Check out the Backyard Biodegradability Test! – 7 years, 5 months and counting!
LATEX BALLOONS ARE THE TYPE MOST COMMONLY FOUND
IN THE STOMACHS OF DEAD ANIMALS
The balloon industry has set “standards” for themselves claiming that releasing balloons that are hand-tied, so-called, “biodegradable” latex balloons without any attachments of ribbon is environmentally friendly. This is just a marketing gimmick to get people to litter with their product. The balloons pictured below were released to their standards. Some are months old, some are years old. Natural latex may be biodegradable, but after adding chemicals, plasticizers and artificial dyes, how natural could it be? It may degrade after several years, but it’s surely not “biodegradable.” Many people think it’s okay to release latex balloons because they are marketed as “biodegradable”. Sadly, this costs lives.. Latex balloons are the type most commonly found in the stomachs of dead animals.
Balloon enthusiasts claim that when a balloon pops, it bursts into many little pieces, and that the pieces land far away from each other.
Another claim is that so-called “biodegradable” latex balloons take the same amount of time to decompose as an oak leaf does. This is very misleading; oak leaves are very durable and can take four years to decompose! That means the balloons have plenty of time to injure or kill. Many animals mistake burst so-called “biodegradable” latex balloons as food, causing intestinal blockage and death. The ribbons or string that is sometimes tied to balloons, whether it is “biodegradable” or not, will last years and can also entangle any animal that comes in contact with it. See Impacts on Wildlife & the Environment.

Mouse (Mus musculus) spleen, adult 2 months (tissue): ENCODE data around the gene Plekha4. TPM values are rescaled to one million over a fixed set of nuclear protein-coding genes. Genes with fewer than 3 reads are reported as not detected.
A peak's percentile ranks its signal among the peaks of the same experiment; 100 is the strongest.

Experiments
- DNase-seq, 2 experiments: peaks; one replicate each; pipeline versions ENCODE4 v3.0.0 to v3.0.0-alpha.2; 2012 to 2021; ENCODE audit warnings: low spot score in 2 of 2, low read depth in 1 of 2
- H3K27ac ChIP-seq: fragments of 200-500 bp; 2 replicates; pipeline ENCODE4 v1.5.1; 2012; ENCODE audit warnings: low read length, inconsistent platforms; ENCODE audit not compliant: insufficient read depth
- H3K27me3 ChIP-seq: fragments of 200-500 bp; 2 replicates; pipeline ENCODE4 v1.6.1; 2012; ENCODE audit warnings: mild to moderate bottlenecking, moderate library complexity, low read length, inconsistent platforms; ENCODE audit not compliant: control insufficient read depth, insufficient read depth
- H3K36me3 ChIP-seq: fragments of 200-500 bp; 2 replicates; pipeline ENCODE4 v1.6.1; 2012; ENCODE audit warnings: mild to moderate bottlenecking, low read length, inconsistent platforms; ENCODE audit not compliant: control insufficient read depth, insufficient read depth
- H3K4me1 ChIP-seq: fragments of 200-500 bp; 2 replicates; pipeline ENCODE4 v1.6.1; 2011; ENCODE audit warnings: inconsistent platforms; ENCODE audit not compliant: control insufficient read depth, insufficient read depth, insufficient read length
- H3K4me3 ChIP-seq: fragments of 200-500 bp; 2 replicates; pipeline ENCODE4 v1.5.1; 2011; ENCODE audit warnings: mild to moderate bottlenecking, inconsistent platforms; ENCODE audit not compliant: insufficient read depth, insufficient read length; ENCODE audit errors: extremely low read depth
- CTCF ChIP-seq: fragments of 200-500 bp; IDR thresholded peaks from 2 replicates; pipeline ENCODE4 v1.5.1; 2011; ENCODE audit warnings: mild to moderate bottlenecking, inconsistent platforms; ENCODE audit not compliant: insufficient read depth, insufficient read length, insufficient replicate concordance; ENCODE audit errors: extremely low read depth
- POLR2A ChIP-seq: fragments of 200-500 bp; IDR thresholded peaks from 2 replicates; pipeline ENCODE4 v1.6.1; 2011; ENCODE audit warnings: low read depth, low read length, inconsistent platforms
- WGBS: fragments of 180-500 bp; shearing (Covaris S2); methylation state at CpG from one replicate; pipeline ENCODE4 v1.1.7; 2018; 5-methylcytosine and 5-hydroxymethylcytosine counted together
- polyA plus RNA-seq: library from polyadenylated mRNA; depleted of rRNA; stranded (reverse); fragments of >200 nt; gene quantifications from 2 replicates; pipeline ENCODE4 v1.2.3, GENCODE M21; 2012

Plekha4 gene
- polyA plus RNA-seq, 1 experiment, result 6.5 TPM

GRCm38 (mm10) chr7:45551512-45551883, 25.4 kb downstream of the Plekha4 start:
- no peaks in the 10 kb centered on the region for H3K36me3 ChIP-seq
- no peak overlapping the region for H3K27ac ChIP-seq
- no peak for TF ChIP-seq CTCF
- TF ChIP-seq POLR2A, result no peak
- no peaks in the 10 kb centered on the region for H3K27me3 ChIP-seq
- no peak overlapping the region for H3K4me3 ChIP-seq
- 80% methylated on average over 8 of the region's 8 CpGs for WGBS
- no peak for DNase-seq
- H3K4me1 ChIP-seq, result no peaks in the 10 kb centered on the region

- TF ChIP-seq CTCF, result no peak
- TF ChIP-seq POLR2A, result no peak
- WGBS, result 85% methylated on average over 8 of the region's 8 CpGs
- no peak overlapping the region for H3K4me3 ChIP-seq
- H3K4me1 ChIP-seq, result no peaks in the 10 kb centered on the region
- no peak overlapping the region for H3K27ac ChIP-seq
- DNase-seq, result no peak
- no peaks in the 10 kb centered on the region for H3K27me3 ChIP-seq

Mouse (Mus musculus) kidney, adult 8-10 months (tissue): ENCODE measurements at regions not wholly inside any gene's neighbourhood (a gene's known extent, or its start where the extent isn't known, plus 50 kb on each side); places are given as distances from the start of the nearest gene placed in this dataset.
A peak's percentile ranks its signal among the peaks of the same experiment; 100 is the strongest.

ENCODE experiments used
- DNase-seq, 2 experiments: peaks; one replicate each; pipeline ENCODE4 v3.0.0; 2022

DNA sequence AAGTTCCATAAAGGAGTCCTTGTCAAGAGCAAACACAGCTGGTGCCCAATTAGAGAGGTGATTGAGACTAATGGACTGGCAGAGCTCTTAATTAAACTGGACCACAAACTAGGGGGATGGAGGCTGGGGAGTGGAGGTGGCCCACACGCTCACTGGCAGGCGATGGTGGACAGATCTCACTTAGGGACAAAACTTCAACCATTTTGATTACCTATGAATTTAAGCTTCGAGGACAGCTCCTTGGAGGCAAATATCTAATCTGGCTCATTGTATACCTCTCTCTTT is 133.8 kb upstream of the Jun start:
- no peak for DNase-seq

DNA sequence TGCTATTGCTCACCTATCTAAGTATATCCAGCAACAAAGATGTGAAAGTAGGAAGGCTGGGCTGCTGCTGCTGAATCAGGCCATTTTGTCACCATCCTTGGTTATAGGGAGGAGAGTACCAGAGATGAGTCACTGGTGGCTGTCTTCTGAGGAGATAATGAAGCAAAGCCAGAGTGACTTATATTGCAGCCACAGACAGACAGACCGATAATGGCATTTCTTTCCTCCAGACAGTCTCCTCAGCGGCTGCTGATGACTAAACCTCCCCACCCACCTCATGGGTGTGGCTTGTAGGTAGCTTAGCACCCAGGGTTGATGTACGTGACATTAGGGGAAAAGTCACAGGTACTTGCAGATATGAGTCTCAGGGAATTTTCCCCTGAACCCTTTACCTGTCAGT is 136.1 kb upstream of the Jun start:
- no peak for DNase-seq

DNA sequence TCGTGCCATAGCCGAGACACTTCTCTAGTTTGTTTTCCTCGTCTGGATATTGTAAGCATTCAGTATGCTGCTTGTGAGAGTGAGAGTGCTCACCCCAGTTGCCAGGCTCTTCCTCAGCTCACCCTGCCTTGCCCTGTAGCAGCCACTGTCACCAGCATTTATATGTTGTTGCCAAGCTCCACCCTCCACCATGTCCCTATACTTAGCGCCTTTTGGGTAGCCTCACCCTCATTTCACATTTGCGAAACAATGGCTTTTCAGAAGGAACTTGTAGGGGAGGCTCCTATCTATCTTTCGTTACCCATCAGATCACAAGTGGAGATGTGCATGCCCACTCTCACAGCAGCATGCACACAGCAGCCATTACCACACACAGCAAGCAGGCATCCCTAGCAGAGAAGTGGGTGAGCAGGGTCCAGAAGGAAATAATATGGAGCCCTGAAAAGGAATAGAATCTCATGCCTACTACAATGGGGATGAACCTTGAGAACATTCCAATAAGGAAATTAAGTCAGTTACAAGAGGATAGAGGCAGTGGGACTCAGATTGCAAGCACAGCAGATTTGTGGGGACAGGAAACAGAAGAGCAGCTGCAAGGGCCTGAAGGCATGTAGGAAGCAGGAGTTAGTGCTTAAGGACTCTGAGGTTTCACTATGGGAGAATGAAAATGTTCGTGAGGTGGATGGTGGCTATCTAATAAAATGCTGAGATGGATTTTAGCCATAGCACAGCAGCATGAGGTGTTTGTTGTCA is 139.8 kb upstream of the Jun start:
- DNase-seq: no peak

Most balloon enthusiasts are in the balloon business. They profit from the sale of balloons. They encourage people to disregard everything scientists, wildlife rehabilitators and conservationists are reporting about the impacts balloons have on animals and the environment so they can continue to profit from balloon releases. There are other ways to sell balloons than to encourage balloon releases, but mass balloon releases bring in big profits.
We find many more of these so-called “biodegradable” latex balloons, perhaps because the balloon industry has promoted this false information. Some understand Mylar (plastic foil) balloons are harmful to the environment, but are led to believe latex balloons are environmentally friendly. The above picture proves they are not, also see photo gallery.
Other balloon enthusiasts are often ordinary people that have been releasing balloons for years for a certain purpose. These people may feel attacked when a concerned fellow human explains the impacts of balloons, but that does not mean they can ignore the facts. It’s hard to hear that you were wrong for doing something you believed was acceptable, but after seeing the photos and reading the facts, it is easy to change your ways. See The Ugly Truth.
Balloon pollution is a growing problem and one that needs to be addressed. Balloons Blow was created to inform people about this growing problem and stop it before the damage continues. Nobody wants to be a litterbug, and releasing balloons is simply littering.
The pictures are proof; just take a look through the photo gallery. This is the non-biased truth, straight from the natural world. Each balloon is photographed exactly as it is found for documentation of its condition and location, before it is collected. Many people from around the world are also adding photos of balloons they have found invading their favorite places. From oceans to lakesides, from deserts to forests; balloons are being found in the most pristine and wild habitats.
Please do not take what you hear or read from balloon enthusiasts to be fact. When they tell you it biodegrades, remember they may break down eventually after many years, but they do not truly “biodegrade.” When they tell you they pop into little pieces, look at the pictures. When they say that it does not impact wildlife, the pictures show the truth that it can kill and injure many different species on land and sea.
Check out what actions you can take on our how to help page. By informing other people, you can help save wildlife. Please inform every one you can, and if you have any questions or comments please feel free to contact us.
Everyone can make a difference, every single day.